schema is chosen based on the value of the "tag" property.

   The behavior of the discriminator form is more complex than the other
   keywords.  Readers familiar with CDDL may find the final example in
   Appendix A helpful in understanding its behavior.  What follows in
   this section is a description of the discriminator form's behavior,
   as well as some examples.

   If a schema is of the "discriminator" form, then:

   o  Let _D_ be the schema member with the name "discriminator".

   o  Let _T_ be the member of _D_ with the name "tag".

   o  Let _M_ be the member of _D_ with the name "mapping".

   o  Let _I_ be the instance member whose name equals _T_'s value. _I_
      may, for some rejected instances, not exist.

   o  Let _S_ be the member of _M_ whose name equals _I_'s value. _S_
      may, for some rejected instances, not exist.

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   The instance is accepted if and only if:

   o  The instance is an object.

      Otherwise, the error indicator for this case shall have an
      "instancePath" pointing to the instance, and a "schemaPath"
      pointing to _D_.

   o  If the instance is a JSON object, then _I_ must exist.

      Otherwise, the error indicator for this case shall have an
      "instancePath" pointing to the instance, and a "schemaPath"
      pointing to _T_.

   o  If the instance is a JSON object and _I_ exists, _I_'s value must
      be a string.

      Otherwise, the error indicator for this case shall have an
      "instancePath" pointing to _I_, and a "schemaPath" pointing to
      _T_.

   o  If the instance is a JSON object and _I_ exists and has a string
      value, then _S_ must exist.

      Otherwise, the error indicator for this case shall have an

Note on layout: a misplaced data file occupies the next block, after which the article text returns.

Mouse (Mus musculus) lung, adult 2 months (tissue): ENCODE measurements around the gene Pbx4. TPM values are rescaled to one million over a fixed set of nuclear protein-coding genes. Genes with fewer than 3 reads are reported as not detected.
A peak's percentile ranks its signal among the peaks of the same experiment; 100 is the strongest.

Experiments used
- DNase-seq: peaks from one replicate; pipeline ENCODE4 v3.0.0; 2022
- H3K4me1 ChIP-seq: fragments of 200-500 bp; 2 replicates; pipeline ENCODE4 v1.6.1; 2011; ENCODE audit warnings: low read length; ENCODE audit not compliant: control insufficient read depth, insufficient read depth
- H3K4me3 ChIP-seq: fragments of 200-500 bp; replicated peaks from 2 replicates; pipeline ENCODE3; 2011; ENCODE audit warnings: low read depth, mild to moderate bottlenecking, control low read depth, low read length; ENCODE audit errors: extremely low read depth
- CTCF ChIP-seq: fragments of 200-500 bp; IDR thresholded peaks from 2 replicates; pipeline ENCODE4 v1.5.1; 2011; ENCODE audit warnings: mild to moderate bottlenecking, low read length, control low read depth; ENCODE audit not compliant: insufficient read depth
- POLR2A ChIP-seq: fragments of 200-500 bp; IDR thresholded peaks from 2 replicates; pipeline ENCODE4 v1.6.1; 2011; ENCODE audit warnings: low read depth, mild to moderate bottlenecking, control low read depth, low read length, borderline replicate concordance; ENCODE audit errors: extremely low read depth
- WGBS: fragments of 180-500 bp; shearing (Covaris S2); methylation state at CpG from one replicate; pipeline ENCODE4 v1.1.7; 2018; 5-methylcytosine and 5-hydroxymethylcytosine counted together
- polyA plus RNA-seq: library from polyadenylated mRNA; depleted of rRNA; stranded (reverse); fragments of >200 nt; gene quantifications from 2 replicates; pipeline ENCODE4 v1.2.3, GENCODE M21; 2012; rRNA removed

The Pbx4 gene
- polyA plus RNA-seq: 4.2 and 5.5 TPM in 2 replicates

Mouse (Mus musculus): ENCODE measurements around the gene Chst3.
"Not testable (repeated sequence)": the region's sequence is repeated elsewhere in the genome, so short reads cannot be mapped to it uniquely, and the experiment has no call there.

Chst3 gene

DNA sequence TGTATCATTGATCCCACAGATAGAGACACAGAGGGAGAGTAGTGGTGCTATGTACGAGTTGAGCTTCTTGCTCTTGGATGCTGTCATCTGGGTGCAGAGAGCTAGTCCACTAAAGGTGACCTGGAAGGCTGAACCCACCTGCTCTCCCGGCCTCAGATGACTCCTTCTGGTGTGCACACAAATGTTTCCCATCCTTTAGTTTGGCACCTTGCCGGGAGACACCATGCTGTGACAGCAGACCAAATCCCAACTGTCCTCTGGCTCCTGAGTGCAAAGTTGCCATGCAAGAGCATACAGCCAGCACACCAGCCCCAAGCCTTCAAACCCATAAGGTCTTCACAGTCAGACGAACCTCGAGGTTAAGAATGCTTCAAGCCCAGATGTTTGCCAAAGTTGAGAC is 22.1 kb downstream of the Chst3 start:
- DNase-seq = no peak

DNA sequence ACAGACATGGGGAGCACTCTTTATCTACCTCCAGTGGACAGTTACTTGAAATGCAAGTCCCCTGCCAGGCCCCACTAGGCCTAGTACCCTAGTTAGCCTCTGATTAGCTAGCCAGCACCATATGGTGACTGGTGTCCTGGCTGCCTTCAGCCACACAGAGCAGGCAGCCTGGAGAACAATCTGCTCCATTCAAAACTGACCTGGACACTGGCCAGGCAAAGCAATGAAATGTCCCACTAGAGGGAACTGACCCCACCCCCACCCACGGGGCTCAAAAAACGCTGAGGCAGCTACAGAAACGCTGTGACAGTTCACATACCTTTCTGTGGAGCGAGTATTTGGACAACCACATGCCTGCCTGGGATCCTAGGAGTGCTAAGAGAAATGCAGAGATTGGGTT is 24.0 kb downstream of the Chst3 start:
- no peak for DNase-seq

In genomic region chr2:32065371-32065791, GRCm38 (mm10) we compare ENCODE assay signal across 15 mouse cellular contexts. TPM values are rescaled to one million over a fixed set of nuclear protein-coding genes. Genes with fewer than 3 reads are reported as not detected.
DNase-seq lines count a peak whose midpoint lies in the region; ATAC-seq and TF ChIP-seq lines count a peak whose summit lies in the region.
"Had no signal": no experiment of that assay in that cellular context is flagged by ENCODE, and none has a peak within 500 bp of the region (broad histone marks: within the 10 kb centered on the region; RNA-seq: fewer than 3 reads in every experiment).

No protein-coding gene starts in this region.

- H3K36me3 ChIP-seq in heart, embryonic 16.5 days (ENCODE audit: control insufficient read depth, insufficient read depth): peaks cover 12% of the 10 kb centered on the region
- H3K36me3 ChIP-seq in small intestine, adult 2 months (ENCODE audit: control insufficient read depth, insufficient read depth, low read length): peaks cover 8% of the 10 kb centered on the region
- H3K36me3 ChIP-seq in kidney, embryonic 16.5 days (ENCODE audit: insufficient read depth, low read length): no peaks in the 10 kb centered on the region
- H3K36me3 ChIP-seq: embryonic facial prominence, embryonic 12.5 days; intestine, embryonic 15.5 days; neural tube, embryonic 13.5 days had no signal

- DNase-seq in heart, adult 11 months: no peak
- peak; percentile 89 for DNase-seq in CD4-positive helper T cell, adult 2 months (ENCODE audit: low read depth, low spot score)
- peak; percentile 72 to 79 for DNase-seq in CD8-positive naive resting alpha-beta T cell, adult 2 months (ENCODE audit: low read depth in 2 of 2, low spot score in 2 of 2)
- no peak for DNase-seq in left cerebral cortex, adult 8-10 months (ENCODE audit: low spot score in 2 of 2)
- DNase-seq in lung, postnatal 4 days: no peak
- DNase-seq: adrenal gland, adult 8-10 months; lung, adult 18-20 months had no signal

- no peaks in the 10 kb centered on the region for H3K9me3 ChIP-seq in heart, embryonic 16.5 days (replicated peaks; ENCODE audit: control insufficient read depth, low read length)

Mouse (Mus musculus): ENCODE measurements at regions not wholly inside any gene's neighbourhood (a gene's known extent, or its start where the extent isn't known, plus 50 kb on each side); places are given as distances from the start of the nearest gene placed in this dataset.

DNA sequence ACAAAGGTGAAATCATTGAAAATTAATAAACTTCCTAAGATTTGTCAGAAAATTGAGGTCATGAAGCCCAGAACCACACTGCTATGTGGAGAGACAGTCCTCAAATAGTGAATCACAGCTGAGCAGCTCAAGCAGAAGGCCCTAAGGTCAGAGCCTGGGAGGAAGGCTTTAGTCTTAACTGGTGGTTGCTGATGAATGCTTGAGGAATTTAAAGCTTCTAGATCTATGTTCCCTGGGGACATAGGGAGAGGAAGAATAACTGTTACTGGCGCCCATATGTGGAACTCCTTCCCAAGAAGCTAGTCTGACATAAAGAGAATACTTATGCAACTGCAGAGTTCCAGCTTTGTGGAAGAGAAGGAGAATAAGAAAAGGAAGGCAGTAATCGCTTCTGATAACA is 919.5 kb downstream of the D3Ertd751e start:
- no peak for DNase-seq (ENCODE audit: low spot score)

"instancePath" pointing to _I_, and a "schemaPath" pointing to
      _M_.

   o  If the instance is a JSON object, _I_ exists, and _S_ exists, then
      the instance must satisfy _S_'s value.  By Section 2, _S_'s value
      must have the properties form.  Apply the "discriminator tag
      exemption" afforded in Section 3.3.6 to _I_ when evaluating
      whether the instance satisfies _S_'s value.

      Otherwise, the error indicators for this case shall be error
      indicators from evaluating _S_'s value against the instance, with
      the "discriminator tag exemption" applied to _I_.

   Each of the list items above are defined to be mutually exclusive.
   For the same instance and schema, only one of the list items above
   will apply.

   For example, the schema:

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      {
        "discriminator": {
          "tag": "version",
          "mapping": {
            "v1": {
              "properties": {
                "a": { "type": "float32" }
              }
            },
            "v2": {
              "properties": {
                "a": { "type": "string" }
              }
            }
          }
        }
      }

   rejects

      "example"

   with the error indicator

      [{ "instancePath": "", "schemaPath": "/discriminator" }]

   (This is the case of the instance not being an object.)

   Also rejected is

      {}

   with the error indicator

      [{ "instancePath": "", "schemaPath": "/discriminator/tag" }]

   (This is the case of _I_ not existing.)

   Also rejected is

      { "version": 1 }

   with the error indicator

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      [
        {
          "instancePath": "/version",
          "schemaPath": "/discriminator/tag"
        }
      ]

   (This is the case of _I_ existing, but having a string value.)

   Also rejected is

      { "version": "v3" }

   with the error indicator

      [
        {
          "instancePath": "/version",
          "schemaPath": "/discriminator/mapping"
        }
      ]

   (This is the case of _I_ existing and having a string value, but _S_
   not existing.)

   Also rejected is

      { "version": "v2", "a": 3 }

   with the error indicator

      [
        {
          "instancePath": "/a",